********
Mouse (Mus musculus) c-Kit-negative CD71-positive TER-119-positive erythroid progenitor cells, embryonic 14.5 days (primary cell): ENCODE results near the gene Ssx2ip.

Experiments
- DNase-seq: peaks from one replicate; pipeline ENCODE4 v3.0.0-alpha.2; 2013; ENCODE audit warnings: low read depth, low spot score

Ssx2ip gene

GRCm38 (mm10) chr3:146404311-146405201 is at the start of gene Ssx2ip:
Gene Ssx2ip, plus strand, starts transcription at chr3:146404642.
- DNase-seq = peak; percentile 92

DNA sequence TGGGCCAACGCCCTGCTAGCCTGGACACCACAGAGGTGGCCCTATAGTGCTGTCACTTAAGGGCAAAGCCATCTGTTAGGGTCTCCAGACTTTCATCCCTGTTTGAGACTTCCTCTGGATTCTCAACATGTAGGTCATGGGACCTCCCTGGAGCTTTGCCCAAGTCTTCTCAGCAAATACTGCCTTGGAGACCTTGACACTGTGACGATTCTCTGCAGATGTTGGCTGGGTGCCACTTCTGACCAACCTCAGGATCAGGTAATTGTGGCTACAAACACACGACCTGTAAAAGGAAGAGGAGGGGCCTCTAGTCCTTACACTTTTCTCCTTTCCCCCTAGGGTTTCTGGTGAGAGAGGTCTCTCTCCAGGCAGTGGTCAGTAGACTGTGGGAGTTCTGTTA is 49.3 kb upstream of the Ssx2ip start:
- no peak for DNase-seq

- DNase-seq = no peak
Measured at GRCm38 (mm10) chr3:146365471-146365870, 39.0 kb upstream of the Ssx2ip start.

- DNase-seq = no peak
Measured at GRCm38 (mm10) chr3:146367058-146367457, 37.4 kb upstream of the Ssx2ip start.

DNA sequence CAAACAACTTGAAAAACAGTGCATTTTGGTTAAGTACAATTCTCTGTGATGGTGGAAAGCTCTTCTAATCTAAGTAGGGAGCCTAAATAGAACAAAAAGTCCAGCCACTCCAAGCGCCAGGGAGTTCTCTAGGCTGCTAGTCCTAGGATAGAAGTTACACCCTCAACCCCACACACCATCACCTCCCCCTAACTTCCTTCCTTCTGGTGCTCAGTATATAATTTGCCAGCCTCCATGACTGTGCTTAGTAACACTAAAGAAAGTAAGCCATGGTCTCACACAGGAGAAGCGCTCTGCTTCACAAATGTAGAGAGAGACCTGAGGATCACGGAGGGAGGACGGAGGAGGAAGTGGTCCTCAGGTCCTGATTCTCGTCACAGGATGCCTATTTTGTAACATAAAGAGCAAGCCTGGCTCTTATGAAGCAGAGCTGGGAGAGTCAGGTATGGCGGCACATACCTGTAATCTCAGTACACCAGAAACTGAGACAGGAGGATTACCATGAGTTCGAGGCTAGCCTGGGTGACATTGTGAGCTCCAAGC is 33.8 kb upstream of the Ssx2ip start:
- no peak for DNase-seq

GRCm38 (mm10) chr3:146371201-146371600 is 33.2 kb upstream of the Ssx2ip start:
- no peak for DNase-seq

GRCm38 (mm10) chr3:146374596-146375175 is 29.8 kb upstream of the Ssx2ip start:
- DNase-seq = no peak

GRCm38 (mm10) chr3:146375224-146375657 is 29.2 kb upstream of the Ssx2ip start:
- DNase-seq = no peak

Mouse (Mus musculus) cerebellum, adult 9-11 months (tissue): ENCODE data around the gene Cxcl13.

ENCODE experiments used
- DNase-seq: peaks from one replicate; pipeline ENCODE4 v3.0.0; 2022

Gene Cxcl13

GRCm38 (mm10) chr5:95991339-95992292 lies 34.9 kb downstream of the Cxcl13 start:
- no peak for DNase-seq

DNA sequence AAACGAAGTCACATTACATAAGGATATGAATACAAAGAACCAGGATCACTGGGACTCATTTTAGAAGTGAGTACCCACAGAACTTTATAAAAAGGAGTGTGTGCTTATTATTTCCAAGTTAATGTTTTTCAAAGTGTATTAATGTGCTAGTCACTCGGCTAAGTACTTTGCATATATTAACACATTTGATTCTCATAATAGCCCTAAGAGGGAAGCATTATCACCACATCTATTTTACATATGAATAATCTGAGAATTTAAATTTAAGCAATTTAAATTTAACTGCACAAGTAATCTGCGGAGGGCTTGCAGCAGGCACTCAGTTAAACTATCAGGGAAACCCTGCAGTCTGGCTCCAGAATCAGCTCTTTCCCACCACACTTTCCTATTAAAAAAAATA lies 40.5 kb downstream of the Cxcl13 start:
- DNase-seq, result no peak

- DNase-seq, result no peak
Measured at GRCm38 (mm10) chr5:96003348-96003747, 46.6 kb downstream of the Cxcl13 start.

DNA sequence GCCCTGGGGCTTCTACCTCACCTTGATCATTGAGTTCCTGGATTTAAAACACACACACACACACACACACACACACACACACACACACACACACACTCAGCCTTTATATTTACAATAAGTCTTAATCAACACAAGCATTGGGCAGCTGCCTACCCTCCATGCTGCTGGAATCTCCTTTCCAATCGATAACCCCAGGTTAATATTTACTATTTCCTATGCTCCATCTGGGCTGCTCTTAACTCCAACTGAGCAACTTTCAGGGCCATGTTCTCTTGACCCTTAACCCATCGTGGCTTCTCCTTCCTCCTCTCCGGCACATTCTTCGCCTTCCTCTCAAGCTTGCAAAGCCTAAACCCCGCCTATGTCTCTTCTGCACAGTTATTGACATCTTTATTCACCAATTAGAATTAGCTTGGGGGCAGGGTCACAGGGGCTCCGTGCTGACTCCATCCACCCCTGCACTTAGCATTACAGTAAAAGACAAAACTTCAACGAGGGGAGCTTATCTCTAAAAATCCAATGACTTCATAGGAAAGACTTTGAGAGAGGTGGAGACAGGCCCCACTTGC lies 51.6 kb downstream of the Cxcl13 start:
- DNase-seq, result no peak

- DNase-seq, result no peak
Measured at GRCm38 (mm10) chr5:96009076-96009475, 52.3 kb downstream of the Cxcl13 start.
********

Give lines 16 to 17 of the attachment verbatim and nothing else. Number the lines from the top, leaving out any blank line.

GRCm38 (mm10) chr3:146371201-146371600 is 33.2 kb upstream of the Ssx2ip start:
- no peak for DNase-seq